After ten years of playing together and a lifetime of getting to know one another, the Gothard Sisters collaborative process and eclectic style has evolved into a jubilant live performance, full of entertaining sibling-banter, Irish step-dancing, foot-stomping tunes, lyrical melodies, storytelling, and a genuine lightness of heart that leaves audiences feeling refreshed and inspired, coming from essentially the Seattle, WA area, but touring extensively around the U.S. and into parts of Europe as well. Their new album – Midnight Sun, is a magnum opus of 12 songs they can be proud of and so can their fans.
“Jubilant” would also be a good word to describe their artistic studio performance on this album, as well as their live stage presence. “Midnight Sun” is the title track which gets the album off and running with something only true music lovers can fully appreciate, and the rest are there to musically educate but not in any over-clinical way. They just happen to make anyone, including musicians, double take their own musical skills in the entire process of what they do. They are no new girls on the block, they are at the top of their game and one of the industry’s best kept secrets to those who’ve never heard them.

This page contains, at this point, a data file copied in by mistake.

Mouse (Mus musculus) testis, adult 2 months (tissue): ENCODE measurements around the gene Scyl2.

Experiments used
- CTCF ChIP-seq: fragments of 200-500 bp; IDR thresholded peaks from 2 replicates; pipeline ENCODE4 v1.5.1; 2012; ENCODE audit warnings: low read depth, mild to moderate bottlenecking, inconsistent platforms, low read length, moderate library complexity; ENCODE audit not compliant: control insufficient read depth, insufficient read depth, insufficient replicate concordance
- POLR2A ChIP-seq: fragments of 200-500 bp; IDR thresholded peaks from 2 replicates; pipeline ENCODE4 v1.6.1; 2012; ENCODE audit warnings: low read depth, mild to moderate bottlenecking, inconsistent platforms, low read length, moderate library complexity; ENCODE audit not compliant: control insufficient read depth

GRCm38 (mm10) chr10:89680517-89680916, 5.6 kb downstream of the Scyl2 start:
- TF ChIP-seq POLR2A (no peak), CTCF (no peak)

“Against The Grain” weighs in without vocals and it’s a blazing instrumental song with an assortment of string instruments on display. This holds up to anyone to be found playing Celtic music in 2018, it’s that perfect in all its splendid glory. The excellence of such a tune can only be complemented by the next song, with “Wandering” being another soothing listening experience. It’s purely medicinal music and that’s putting it mildly. It’s clearly about the life of a traveler, but there’s more worth looking into that on what some of the songs are about in the grand scheme of it all.
More violins just sizzle through the entirety of “Hummingbird” with another monumental effort at conveying their musical spirits with an instrumental that would impress anyone. This is the most intricate track on the Midnight Sun album. As where “Mermaids” keeps to their traditional understanding of folk music, with a Pop essence to it. But it sticks to the classical script, with some of the album’s best lyrics. They get a little darker on this track, but it’s about staying safe from a big storm. It’s a very colorful track with everything the Gothard Sisters are well-known for.
After making it through the looming storm, “Elderflower March” answers back with some exquisite string-play on another instrumental to die for. These aren’t pedestrian songs, nor are they produced that way. It’s all fireworks on this album full of superior songwriting, singing and playing by three professional sisters who know their craft inside out by now, and I would be they can do it on autopilot and still bring a magical result. And don’t forget to check out New Age pianist and composer, Michele McLaughlin’s collaboration with the sisters on “When The Rain Falls,” which is one of the album’s featured tracks. You get all that and more, on the glorious Midnight Sun album.